3) The minimum radius-of-curvature that a Matangi unit can negotiate is 70m, according to the specs. The 160m you quote is the minimum currently encountered on a small part of the Johnsonville Line (except for a very short stretch at 93m through the points at Wadestown Loop). However, for the most part the present rail network does not have curves sharper than 200m and this is what I have assumed for the proposal I have described. Anything sharper than this involves an undesirable speed restriction and this is also true for light rail. The 25m-radius curves you assume for light rail in-the-street would probably require to be negotiated at walking-speed.

    4) The oft-claimed ‘advantage’ that light rail vehicles can stop in emergencies as a bus does, tends not to acknowledge that doing this is highly undesirable for passengers and a system which requires to impose this as part of normal operation is not a particularly safe system. Having been in a light rail vehicle in Geneva when an emergency-brake happened, I can attest to standing-passengers being bodily thrown around. Standard rail on its own right-of-way is largely free of the need for this.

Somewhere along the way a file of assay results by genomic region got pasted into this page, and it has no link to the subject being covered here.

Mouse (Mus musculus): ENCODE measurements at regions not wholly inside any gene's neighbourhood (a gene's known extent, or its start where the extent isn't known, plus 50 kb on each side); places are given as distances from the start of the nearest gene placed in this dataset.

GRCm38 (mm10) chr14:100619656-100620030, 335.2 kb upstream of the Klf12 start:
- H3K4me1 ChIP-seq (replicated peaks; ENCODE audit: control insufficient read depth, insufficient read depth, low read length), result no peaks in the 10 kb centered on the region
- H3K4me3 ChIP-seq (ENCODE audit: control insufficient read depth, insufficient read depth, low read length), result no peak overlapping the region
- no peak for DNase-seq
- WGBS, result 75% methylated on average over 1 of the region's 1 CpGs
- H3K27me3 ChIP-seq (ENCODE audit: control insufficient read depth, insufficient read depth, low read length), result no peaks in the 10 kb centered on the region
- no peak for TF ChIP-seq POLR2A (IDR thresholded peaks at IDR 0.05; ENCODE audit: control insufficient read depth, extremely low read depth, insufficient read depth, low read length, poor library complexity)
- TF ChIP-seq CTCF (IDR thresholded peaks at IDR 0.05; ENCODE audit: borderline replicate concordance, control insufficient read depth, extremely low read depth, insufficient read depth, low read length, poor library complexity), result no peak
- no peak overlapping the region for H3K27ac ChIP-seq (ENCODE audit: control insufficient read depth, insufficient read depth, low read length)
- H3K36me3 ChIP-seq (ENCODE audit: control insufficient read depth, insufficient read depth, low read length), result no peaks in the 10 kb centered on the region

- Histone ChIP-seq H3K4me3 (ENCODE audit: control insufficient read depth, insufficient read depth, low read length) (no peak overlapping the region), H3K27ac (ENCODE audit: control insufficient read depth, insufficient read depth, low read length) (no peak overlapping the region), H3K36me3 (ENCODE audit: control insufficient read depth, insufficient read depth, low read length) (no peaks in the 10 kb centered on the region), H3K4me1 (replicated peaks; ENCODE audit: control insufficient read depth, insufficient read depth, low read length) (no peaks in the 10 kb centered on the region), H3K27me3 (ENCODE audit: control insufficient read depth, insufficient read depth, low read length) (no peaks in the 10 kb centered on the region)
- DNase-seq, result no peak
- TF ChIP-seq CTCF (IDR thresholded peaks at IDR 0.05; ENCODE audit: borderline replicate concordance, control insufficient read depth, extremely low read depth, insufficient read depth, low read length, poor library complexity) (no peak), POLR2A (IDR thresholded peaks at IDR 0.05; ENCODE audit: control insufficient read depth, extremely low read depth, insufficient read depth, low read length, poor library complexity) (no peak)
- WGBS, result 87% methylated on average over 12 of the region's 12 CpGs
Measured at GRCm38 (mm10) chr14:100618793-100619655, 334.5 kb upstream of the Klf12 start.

5) You state that “Matangis would have to run in tunnel, making passenger-rescue impractical”. Why would passenger-rescue be any more impractical from the tunnels the Matangis currently run through, or from any other underground metro rail system as found all over the world? Are you referring specifically to tunnels that might be flooded? I should mention that Britomart Station in Auckland is some 7m below sea level, effectively in a tunnel.

  11. Kerry, 23. November 2021, 7:50

    Dave B. I know Britomart is below sea level, but that is irrelevant. The figure that matters is the height above maximum sea level of the places where water can enter the underground system. Looking at it the other way around, where in Wellington are the Matangi benefits that outweigh light rail?